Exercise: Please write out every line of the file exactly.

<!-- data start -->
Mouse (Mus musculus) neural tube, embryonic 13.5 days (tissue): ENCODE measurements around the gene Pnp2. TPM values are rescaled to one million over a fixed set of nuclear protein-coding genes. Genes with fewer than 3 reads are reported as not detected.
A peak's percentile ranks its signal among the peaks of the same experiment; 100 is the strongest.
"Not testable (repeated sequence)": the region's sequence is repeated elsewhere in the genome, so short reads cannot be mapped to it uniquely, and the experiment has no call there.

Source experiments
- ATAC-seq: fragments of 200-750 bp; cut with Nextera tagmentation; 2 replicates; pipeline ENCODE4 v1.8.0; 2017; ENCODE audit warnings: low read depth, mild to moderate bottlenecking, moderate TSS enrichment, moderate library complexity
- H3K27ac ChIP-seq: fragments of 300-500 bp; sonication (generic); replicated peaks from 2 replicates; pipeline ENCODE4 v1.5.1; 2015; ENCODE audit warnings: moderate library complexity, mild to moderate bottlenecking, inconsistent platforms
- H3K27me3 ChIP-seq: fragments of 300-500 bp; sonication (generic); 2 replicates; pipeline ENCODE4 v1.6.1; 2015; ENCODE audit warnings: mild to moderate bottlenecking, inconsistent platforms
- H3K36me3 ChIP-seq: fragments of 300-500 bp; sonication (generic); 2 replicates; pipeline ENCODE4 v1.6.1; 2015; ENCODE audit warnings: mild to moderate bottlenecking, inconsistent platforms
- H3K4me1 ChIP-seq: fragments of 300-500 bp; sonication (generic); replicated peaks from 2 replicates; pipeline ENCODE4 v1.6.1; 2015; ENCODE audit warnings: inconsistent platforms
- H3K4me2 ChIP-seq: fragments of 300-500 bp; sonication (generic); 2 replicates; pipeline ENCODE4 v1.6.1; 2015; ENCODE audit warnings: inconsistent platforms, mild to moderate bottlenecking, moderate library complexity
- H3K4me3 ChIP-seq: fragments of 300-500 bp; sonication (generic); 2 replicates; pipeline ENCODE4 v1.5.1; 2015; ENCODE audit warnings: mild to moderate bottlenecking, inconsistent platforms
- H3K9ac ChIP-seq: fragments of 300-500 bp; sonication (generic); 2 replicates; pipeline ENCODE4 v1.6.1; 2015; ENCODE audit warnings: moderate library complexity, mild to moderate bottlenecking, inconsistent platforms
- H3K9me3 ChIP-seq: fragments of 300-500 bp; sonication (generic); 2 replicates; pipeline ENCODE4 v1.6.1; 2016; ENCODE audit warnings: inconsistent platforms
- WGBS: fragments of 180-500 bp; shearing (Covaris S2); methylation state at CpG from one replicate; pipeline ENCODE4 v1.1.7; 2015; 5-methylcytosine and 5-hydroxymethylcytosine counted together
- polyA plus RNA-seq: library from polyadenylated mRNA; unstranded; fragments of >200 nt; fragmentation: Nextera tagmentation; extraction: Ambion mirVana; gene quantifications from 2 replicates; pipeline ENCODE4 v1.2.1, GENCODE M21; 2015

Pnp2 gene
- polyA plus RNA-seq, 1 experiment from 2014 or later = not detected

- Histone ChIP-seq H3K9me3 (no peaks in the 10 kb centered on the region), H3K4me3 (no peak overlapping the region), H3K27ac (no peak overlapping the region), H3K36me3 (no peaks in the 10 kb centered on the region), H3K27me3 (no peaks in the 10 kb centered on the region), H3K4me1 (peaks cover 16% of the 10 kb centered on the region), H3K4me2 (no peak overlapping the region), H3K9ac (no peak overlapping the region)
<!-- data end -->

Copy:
Mouse (Mus musculus) neural tube, embryonic 13.5 days (tissue): ENCODE measurements around the gene Pnp2. TPM values are rescaled to one million over a fixed set of nuclear protein-coding genes. Genes with fewer than 3 reads are reported as not detected.
A peak's percentile ranks its signal among the peaks of the same experiment; 100 is the strongest.
"Not testable (repeated sequence)": the region's sequence is repeated elsewhere in the genome, so short reads cannot be mapped to it uniquely, and the experiment has no call there.

Source experiments
- ATAC-seq: fragments of 200-750 bp; cut with Nextera tagmentation; 2 replicates; pipeline ENCODE4 v1.8.0; 2017; ENCODE audit warnings: low read depth, mild to moderate bottlenecking, moderate TSS enrichment, moderate library complexity
- H3K27ac ChIP-seq: fragments of 300-500 bp; sonication (generic); replicated peaks from 2 replicates; pipeline ENCODE4 v1.5.1; 2015; ENCODE audit warnings: moderate library complexity, mild to moderate bottlenecking, inconsistent platforms
- H3K27me3 ChIP-seq: fragments of 300-500 bp; sonication (generic); 2 replicates; pipeline ENCODE4 v1.6.1; 2015; ENCODE audit warnings: mild to moderate bottlenecking, inconsistent platforms
- H3K36me3 ChIP-seq: fragments of 300-500 bp; sonication (generic); 2 replicates; pipeline ENCODE4 v1.6.1; 2015; ENCODE audit warnings: mild to moderate bottlenecking, inconsistent platforms
- H3K4me1 ChIP-seq: fragments of 300-500 bp; sonication (generic); replicated peaks from 2 replicates; pipeline ENCODE4 v1.6.1; 2015; ENCODE audit warnings: inconsistent platforms
- H3K4me2 ChIP-seq: fragments of 300-500 bp; sonication (generic); 2 replicates; pipeline ENCODE4 v1.6.1; 2015; ENCODE audit warnings: inconsistent platforms, mild to moderate bottlenecking, moderate library complexity
- H3K4me3 ChIP-seq: fragments of 300-500 bp; sonication (generic); 2 replicates; pipeline ENCODE4 v1.5.1; 2015; ENCODE audit warnings: mild to moderate bottlenecking, inconsistent platforms
- H3K9ac ChIP-seq: fragments of 300-500 bp; sonication (generic); 2 replicates; pipeline ENCODE4 v1.6.1; 2015; ENCODE audit warnings: moderate library complexity, mild to moderate bottlenecking, inconsistent platforms
- H3K9me3 ChIP-seq: fragments of 300-500 bp; sonication (generic); 2 replicates; pipeline ENCODE4 v1.6.1; 2016; ENCODE audit warnings: inconsistent platforms
- WGBS: fragments of 180-500 bp; shearing (Covaris S2); methylation state at CpG from one replicate; pipeline ENCODE4 v1.1.7; 2015; 5-methylcytosine and 5-hydroxymethylcytosine counted together
- polyA plus RNA-seq: library from polyadenylated mRNA; unstranded; fragments of >200 nt; fragmentation: Nextera tagmentation; extraction: Ambion mirVana; gene quantifications from 2 replicates; pipeline ENCODE4 v1.2.1, GENCODE M21; 2015

Pnp2 gene
- polyA plus RNA-seq, 1 experiment from 2014 or later = not detected

- Histone ChIP-seq H3K9me3 (no peaks in the 10 kb centered on the region), H3K4me3 (no peak overlapping the region), H3K27ac (no peak overlapping the region), H3K36me3 (no peaks in the 10 kb centered on the region), H3K27me3 (no peaks in the 10 kb centered on the region), H3K4me1 (peaks cover 16% of the 10 kb centered on the region), H3K4me2 (no peak overlapping the region), H3K9ac (no peak overlapping the region)